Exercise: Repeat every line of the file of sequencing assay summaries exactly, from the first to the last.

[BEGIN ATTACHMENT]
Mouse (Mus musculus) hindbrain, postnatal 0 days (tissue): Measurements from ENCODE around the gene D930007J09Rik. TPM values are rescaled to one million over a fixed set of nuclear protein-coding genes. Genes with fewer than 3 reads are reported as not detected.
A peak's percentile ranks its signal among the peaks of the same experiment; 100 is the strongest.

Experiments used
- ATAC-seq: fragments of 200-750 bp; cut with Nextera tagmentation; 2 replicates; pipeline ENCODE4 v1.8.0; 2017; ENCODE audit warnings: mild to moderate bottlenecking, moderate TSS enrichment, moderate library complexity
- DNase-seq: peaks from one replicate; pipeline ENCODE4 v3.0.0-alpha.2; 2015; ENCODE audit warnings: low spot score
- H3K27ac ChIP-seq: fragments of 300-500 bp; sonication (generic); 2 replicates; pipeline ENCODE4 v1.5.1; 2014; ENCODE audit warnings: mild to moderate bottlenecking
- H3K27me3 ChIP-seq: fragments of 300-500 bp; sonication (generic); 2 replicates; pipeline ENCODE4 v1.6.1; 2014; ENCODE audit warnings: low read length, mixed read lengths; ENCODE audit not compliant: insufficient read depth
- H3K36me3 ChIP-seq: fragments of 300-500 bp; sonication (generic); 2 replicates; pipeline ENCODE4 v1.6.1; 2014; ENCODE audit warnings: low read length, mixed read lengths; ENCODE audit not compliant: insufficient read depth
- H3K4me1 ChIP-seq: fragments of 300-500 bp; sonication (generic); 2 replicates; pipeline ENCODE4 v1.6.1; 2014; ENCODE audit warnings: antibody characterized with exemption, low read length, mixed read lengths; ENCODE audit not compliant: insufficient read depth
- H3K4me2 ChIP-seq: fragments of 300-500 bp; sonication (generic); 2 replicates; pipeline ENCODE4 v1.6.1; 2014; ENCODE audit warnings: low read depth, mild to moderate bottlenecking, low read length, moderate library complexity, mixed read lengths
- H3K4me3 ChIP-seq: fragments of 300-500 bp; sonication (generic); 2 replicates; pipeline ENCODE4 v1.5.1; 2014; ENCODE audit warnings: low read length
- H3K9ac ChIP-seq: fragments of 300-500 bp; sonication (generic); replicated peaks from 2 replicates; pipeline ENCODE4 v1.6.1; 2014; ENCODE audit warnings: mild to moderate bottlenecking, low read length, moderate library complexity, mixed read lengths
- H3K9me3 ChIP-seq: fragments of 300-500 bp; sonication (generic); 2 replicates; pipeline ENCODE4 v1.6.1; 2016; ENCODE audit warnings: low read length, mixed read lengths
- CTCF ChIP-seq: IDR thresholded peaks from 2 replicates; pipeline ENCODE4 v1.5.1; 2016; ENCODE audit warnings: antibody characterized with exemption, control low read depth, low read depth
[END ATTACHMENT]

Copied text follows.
Mouse (Mus musculus) hindbrain, postnatal 0 days (tissue): Measurements from ENCODE around the gene D930007J09Rik. TPM values are rescaled to one million over a fixed set of nuclear protein-coding genes. Genes with fewer than 3 reads are reported as not detected.
A peak's percentile ranks its signal among the peaks of the same experiment; 100 is the strongest.

Experiments used
- ATAC-seq: fragments of 200-750 bp; cut with Nextera tagmentation; 2 replicates; pipeline ENCODE4 v1.8.0; 2017; ENCODE audit warnings: mild to moderate bottlenecking, moderate TSS enrichment, moderate library complexity
- DNase-seq: peaks from one replicate; pipeline ENCODE4 v3.0.0-alpha.2; 2015; ENCODE audit warnings: low spot score
- H3K27ac ChIP-seq: fragments of 300-500 bp; sonication (generic); 2 replicates; pipeline ENCODE4 v1.5.1; 2014; ENCODE audit warnings: mild to moderate bottlenecking
- H3K27me3 ChIP-seq: fragments of 300-500 bp; sonication (generic); 2 replicates; pipeline ENCODE4 v1.6.1; 2014; ENCODE audit warnings: low read length, mixed read lengths; ENCODE audit not compliant: insufficient read depth
- H3K36me3 ChIP-seq: fragments of 300-500 bp; sonication (generic); 2 replicates; pipeline ENCODE4 v1.6.1; 2014; ENCODE audit warnings: low read length, mixed read lengths; ENCODE audit not compliant: insufficient read depth
- H3K4me1 ChIP-seq: fragments of 300-500 bp; sonication (generic); 2 replicates; pipeline ENCODE4 v1.6.1; 2014; ENCODE audit warnings: antibody characterized with exemption, low read length, mixed read lengths; ENCODE audit not compliant: insufficient read depth
- H3K4me2 ChIP-seq: fragments of 300-500 bp; sonication (generic); 2 replicates; pipeline ENCODE4 v1.6.1; 2014; ENCODE audit warnings: low read depth, mild to moderate bottlenecking, low read length, moderate library complexity, mixed read lengths
- H3K4me3 ChIP-seq: fragments of 300-500 bp; sonication (generic); 2 replicates; pipeline ENCODE4 v1.5.1; 2014; ENCODE audit warnings: low read length
- H3K9ac ChIP-seq: fragments of 300-500 bp; sonication (generic); replicated peaks from 2 replicates; pipeline ENCODE4 v1.6.1; 2014; ENCODE audit warnings: mild to moderate bottlenecking, low read length, moderate library complexity, mixed read lengths
- H3K9me3 ChIP-seq: fragments of 300-500 bp; sonication (generic); 2 replicates; pipeline ENCODE4 v1.6.1; 2016; ENCODE audit warnings: low read length, mixed read lengths
- CTCF ChIP-seq: IDR thresholded peaks from 2 replicates; pipeline ENCODE4 v1.5.1; 2016; ENCODE audit warnings: antibody characterized with exemption, control low read depth, low read depth